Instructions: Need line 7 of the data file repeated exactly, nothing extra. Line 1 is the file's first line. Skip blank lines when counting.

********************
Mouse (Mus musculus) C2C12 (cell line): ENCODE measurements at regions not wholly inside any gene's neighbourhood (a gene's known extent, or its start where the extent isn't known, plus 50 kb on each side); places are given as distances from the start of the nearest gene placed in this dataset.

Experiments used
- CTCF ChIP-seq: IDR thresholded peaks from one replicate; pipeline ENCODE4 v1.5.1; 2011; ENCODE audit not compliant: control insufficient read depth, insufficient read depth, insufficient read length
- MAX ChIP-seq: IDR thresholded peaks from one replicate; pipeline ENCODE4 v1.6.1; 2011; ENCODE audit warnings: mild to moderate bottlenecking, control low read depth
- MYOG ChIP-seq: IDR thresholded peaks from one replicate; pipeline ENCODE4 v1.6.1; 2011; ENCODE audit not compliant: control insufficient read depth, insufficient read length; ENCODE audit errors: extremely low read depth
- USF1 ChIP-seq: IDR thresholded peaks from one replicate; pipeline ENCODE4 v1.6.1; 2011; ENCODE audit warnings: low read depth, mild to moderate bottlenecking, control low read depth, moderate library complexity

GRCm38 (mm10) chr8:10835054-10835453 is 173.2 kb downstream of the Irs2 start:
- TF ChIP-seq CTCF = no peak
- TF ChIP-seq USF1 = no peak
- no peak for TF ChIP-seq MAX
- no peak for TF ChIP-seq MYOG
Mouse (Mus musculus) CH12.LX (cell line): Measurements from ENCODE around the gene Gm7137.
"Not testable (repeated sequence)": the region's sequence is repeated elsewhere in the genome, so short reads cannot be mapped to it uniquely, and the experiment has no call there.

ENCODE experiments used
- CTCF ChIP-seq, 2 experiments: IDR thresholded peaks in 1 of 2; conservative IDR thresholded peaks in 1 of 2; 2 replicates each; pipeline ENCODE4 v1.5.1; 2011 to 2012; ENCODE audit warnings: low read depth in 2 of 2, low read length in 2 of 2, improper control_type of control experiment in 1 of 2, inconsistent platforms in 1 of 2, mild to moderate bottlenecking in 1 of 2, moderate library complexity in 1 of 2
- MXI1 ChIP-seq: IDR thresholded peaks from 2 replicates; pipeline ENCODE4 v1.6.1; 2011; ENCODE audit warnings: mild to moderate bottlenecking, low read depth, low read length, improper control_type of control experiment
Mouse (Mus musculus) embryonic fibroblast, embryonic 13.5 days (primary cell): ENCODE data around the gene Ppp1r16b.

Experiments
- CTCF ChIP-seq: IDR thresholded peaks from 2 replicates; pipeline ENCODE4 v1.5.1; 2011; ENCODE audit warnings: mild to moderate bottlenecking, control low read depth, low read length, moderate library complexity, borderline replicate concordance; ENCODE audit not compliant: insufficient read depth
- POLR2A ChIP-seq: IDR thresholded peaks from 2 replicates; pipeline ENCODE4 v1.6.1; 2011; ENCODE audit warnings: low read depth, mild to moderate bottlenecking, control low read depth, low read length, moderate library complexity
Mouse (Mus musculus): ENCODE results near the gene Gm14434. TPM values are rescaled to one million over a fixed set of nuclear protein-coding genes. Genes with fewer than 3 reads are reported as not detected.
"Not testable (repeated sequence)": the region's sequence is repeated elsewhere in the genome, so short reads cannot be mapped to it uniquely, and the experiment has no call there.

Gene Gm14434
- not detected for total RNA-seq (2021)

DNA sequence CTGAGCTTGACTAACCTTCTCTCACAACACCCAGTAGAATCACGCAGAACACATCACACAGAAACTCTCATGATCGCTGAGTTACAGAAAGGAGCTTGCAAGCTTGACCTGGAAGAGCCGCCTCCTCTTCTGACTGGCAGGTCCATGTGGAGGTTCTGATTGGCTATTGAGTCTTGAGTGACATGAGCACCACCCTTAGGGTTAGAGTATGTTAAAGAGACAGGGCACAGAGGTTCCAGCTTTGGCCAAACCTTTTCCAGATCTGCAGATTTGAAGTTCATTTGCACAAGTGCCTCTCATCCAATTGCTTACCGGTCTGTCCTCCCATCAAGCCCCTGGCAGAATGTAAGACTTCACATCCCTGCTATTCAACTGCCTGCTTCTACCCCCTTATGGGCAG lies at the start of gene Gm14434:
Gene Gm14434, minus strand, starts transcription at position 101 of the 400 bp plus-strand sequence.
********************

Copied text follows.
GRCm38 (mm10) chr8:10835054-10835453 is 173.2 kb downstream of the Irs2 start: